So you thought Bluewater was big ...


The biggest shopping complex in Europe is being planned on the banks of the Thames. If completed, it would be five times the size of the giant Bluewater centre in Dartford, Kent.

The biggest shopping complex in Europe is being planned on the banks of the Thames. If completed, it would be five times the size of the giant Bluewater centre in Dartford, Kent.

Opponents are gearing up for what they are describing as the final battle in the war against the "yuppification" of London's historic docklands, a war the developers are winning with ease. The plans, involving a "new town centre" two miles from London Bridge, on the Surrey Docks peninsula at Canada Water, home to 20,000 people.

The London Borough of Southwark has unveiled proposals for a 5.65 million sq ft scheme, including a retail high street to link up with the existing Surrey Quays shopping centre. The scheme will go out for public consultation while the council searches for a commercial developer to take on the project.

The aim is to revitalise one of London's most deprived areas and create a city centre ethos to rival Oxford Street and the West End. But the plans have already outraged some community groups who see it as the final stage in the destruction of the old docks. One element of the proposed development is the suggestion that Canada Water, an old timber dock be filled in.

All parties, local people and council officials, agree something has to be done if Canada Water is not to be left in the slow lane as development overhauls the eastern stretches of the Thames. The opening, last year, of an underground station, part of the Jubilee Line extension, has made the area much more accessible to commuters and shoppers and is, planners believe, the key to the rejuvenation of the area.

The model is Canary Wharf, on the opposite side of the Thames, a high-tech, high rise development, home to the tallest tower in Britain, 1 Canada Square.

Residents welcome moves to give the area a facelift, but feel it is important to respect the existing landscape and emphasise its difference from the high-rise offices and marching suits that surround the area. The strong feeling is that any plans should build on the original vision for the area created by Alfred Salter, the social reformer, doctor and local MP of the first half of the 20th century. His legacy was a neighbourhood of low-level buildings, woodlands and a genuine sense of a real, rather than artificial, community.

"No one wants things to stay as they are," said Hugh Closs, whose organisation, the Canada Water Campaign, is trying to put the brakes on the council plans. "Things need to be improved but we want any development to grow out of the greenery we already have. We're simply objecting to the vision the council has for the area. That vision is for a massive throbbing concrete heart which will dominate the area. It is simply too big.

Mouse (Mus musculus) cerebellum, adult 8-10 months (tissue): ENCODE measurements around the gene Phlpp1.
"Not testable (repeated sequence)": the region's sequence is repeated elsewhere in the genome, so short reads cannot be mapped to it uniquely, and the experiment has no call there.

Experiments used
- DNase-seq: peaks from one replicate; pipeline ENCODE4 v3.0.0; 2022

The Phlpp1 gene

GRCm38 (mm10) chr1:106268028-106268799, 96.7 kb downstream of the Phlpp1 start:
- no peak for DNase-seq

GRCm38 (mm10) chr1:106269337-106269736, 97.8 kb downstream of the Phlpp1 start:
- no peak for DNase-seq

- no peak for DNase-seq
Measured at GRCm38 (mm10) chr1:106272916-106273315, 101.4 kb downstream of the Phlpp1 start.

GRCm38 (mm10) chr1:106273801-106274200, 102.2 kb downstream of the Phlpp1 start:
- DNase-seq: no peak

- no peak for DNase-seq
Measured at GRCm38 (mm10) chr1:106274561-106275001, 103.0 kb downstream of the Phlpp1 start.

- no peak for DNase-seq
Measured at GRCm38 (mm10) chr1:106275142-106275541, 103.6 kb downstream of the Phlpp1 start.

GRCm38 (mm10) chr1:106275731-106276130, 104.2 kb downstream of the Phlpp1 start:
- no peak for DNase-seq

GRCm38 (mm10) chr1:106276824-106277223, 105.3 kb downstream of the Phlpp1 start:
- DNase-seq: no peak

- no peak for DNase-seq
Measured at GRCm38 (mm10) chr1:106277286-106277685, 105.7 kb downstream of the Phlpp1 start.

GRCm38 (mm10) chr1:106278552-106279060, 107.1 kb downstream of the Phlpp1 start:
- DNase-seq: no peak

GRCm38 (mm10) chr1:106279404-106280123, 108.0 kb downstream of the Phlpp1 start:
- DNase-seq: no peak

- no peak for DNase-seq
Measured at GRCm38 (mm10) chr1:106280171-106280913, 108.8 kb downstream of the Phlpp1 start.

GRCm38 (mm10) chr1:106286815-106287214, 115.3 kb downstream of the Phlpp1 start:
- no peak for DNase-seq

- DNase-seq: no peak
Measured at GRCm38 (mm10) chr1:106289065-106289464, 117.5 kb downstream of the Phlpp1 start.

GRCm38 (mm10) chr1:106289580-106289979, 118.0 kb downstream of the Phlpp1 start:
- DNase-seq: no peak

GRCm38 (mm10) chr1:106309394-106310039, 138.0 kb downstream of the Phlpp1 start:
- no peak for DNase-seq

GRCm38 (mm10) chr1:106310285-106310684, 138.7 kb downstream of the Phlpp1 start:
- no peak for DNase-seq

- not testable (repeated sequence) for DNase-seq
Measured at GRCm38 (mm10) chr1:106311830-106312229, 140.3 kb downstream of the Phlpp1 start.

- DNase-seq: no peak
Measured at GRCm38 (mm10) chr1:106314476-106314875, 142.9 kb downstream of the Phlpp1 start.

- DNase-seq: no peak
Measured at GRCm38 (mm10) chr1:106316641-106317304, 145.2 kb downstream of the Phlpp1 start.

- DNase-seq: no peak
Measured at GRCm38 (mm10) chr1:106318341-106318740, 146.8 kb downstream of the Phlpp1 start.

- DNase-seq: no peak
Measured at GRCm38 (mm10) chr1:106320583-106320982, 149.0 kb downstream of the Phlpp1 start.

"The over-riding feeling is that the green open area in which we live was the attraction for coming here in the first place. We don't want to lose that and we don't want a huge town centre plonked on us."

Conservationists are concerned about the wildlife. The Thames corridor is the largest refuge in the country for the black redstart. Kingfishers have been sighted, and there are populations of water voles, great crested grebe, cormorants and black-headed terns. "All the development so far in Docklands has ignored wildlife," said Micklemus Blackman of the London Wildlife Trust. "You have the water then the concrete, with no marginal grass land in between for wildlife. Developers should realise that having wildlife around improves the economic value of the land."

But Chris Horn, the council's property manager, believes high-density development is the answer. "We think the present town centre is utterly dysfunctional and there's an awful lot of wasted space. Some people are looking at this project as a son of Canary Wharf. If there's the support for it then there's the potential for that to happen but I don't think we'll see that. Such a vision is at the upper end of the capacity."

But the council's stance has alienated many in the community. "To even suggest that Canada Water be filled in just shows the council has never been down here," said Charles Martin, secretary of the Mayflower Tenants' Association. "This is a place to come and breathe. I would cry if they went ahead with this development plan."

Mr Martin believes it will be the site for the last battle between the old London and the new yuppie breed of developers. If the project goes ahead, he argues, Canada Water will become just another area of shiny shops and offices, cloning the frenzy of re-development across Docklands in the past10 years.

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